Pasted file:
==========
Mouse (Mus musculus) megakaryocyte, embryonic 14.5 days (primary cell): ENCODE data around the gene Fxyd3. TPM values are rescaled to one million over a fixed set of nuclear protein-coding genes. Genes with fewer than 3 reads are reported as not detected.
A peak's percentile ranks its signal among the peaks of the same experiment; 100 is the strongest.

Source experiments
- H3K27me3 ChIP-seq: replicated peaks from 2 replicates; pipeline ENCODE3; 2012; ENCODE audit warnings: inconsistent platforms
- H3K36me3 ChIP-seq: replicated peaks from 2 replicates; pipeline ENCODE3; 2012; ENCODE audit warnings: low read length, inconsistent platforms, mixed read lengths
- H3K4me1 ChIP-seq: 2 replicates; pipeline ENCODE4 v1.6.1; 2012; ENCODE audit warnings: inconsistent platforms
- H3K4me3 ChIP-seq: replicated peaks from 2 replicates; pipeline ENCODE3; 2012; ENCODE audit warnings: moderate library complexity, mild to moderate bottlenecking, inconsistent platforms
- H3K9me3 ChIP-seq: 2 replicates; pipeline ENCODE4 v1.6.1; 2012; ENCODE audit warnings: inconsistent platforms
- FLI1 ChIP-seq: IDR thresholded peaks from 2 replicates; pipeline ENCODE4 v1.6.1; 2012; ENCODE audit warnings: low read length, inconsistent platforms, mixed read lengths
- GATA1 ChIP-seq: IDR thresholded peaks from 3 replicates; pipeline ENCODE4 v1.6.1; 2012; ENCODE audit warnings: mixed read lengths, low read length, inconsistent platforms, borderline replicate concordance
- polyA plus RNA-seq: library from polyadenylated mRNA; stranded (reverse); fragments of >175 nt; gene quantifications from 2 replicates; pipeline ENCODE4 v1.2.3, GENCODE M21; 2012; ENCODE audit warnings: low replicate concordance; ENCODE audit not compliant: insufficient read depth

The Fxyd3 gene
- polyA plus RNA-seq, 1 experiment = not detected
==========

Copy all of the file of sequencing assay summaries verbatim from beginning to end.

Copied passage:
Mouse (Mus musculus) megakaryocyte, embryonic 14.5 days (primary cell): ENCODE data around the gene Fxyd3. TPM values are rescaled to one million over a fixed set of nuclear protein-coding genes. Genes with fewer than 3 reads are reported as not detected.
A peak's percentile ranks its signal among the peaks of the same experiment; 100 is the strongest.

Source experiments
- H3K27me3 ChIP-seq: replicated peaks from 2 replicates; pipeline ENCODE3; 2012; ENCODE audit warnings: inconsistent platforms
- H3K36me3 ChIP-seq: replicated peaks from 2 replicates; pipeline ENCODE3; 2012; ENCODE audit warnings: low read length, inconsistent platforms, mixed read lengths
- H3K4me1 ChIP-seq: 2 replicates; pipeline ENCODE4 v1.6.1; 2012; ENCODE audit warnings: inconsistent platforms
- H3K4me3 ChIP-seq: replicated peaks from 2 replicates; pipeline ENCODE3; 2012; ENCODE audit warnings: moderate library complexity, mild to moderate bottlenecking, inconsistent platforms
- H3K9me3 ChIP-seq: 2 replicates; pipeline ENCODE4 v1.6.1; 2012; ENCODE audit warnings: inconsistent platforms
- FLI1 ChIP-seq: IDR thresholded peaks from 2 replicates; pipeline ENCODE4 v1.6.1; 2012; ENCODE audit warnings: low read length, inconsistent platforms, mixed read lengths
- GATA1 ChIP-seq: IDR thresholded peaks from 3 replicates; pipeline ENCODE4 v1.6.1; 2012; ENCODE audit warnings: mixed read lengths, low read length, inconsistent platforms, borderline replicate concordance
- polyA plus RNA-seq: library from polyadenylated mRNA; stranded (reverse); fragments of >175 nt; gene quantifications from 2 replicates; pipeline ENCODE4 v1.2.3, GENCODE M21; 2012; ENCODE audit warnings: low replicate concordance; ENCODE audit not compliant: insufficient read depth

The Fxyd3 gene
- polyA plus RNA-seq, 1 experiment = not detected